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Scouring the Crankcase.
IT is common knowledge that when a car is new the oil in the crankcase should be drained off and replenished by fresh lubricant after a few hundred miles. The reason for this, of course, is that however ” clean “. a new casting may be, there is necessarily an amount of grit and other impurities which mixes with the oil when the engine is first run and forms a mild grinding paste. If the oil is drained out, most of this abrasive goes with it and after further drainings and replenishments, the engine becomes clean.
The manufacturers of Rolls-Royce cars, I hear, employ a method which removes these impurities in the preliminary engine tests. When an engine is assembled, it is placed on a test bench and is run in, gently, under its own power (it is not ” motored ” in by external power, for this reverses the stresses). Also running of this sort is unnecessary with a Rolls, for everything is built to such limits of accuracy that the unit is perfectly free before it has fired at all. This early test is carried out for two reasons (1) to obtain a surface polish on all the working parts and (2) to scour the crankcase.
The second purpose is achieved by the simple method of lubricating the engine from the “main,” rather than. from its own crankcase. A supply tank containing hundreds of gallons of oil is connected to the engine pump and the lubricant then follows its usual course, finally draining out from the bottom of the crankcase. There is thus a continuous flow of fresh, cool oil.
An altogether new note in club life was struck recently by Lt.-Col. C. V. Holbrook, a Director of the Triumph Co. Col. Holbrook, who, in presenting a Challenge Cup to the Rugby Motor Club, suggested that, instead of being given to the successful entrant in one of the more conventional forms of competition, it should be awarded annually to the member who used his machine throughout the year in a manner likely to cause the least annoyance to other road users, residents and pedestrians. He expressed the wish that it should be called the ” Triumph Goodwill Challenge Cup.”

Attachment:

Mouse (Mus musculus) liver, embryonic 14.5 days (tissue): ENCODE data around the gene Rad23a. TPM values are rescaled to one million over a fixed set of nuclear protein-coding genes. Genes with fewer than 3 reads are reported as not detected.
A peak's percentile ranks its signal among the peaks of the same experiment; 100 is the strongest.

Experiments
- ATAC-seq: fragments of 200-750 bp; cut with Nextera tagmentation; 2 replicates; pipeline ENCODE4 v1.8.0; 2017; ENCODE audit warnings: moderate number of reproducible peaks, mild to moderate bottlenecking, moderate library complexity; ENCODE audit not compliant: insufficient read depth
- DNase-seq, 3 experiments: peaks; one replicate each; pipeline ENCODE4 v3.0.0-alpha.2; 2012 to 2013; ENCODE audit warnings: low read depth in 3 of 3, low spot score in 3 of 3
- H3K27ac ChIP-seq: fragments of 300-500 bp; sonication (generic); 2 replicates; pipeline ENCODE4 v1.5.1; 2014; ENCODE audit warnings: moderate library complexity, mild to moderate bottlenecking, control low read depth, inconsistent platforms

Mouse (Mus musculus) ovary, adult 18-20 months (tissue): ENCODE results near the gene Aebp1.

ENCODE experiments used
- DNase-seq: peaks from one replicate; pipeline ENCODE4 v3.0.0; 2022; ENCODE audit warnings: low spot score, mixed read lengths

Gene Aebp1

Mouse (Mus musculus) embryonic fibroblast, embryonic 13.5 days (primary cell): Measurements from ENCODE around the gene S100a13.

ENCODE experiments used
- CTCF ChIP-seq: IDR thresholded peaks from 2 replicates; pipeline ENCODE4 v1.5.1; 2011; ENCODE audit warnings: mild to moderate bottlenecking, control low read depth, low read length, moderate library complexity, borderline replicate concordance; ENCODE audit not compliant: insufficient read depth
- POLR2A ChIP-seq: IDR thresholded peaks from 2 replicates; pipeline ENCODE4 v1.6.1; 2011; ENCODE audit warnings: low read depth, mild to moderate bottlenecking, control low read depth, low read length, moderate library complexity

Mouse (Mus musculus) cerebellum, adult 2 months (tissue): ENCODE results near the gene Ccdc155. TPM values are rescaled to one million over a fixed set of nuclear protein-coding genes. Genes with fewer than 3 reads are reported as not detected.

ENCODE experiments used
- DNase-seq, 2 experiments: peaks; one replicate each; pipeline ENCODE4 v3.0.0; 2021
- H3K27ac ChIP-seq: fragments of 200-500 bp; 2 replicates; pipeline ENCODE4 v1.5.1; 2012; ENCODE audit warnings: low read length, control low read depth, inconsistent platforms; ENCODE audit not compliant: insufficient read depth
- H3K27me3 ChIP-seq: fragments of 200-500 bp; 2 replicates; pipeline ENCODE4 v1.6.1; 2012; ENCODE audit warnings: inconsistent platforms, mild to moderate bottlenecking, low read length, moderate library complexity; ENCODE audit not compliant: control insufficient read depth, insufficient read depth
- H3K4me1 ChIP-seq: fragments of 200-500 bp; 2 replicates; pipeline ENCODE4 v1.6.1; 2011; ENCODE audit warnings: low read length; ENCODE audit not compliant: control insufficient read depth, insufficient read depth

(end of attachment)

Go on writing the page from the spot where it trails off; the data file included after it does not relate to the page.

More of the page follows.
There is no disputing the fact that the motor-cycle, efficient as is its modern silencer, can still be driven noisily if its rider wishes to do so ; and unfortunately there are many small-minded men who appear to think that noise betokens speed and riding ability. The scheme suggested by this Director of one of our most famous motor-cycle manufacturing concerns is an ambitious one and certain difficulties in its operation are apparent. These should not be insuperable, however, and if our younger motor-cyclists—who are usually the worst offenders—became imbued with the desire to
drive quietly, rather than noisily, much of the public dislike towards motor-cyclists would soon disappear.
” Bart’s ” Mascots.
Judging by the number of cars one sees embellished with the new St. Bartholomew mascot, the appeal fund of the famous Smithfield hospital (in connection with which it is being sold), is being readily supported by all classes of motorists. One of the first purchasers was Captain Woolf Barnato, and each Bentley in the Le Mans race carried a medallion of the
Saint Captain Campbell also has one on his car, I notice. These mascots, an example of which is shown here, are very well finished and can be had in a variety of designs for prices ranging from 5s. to 30s. The styles include those for attachment to the dashboard, the radiator cap or the headlamp cross
stay and they are obtainable in pure silver, oxidized silver or enamel finish.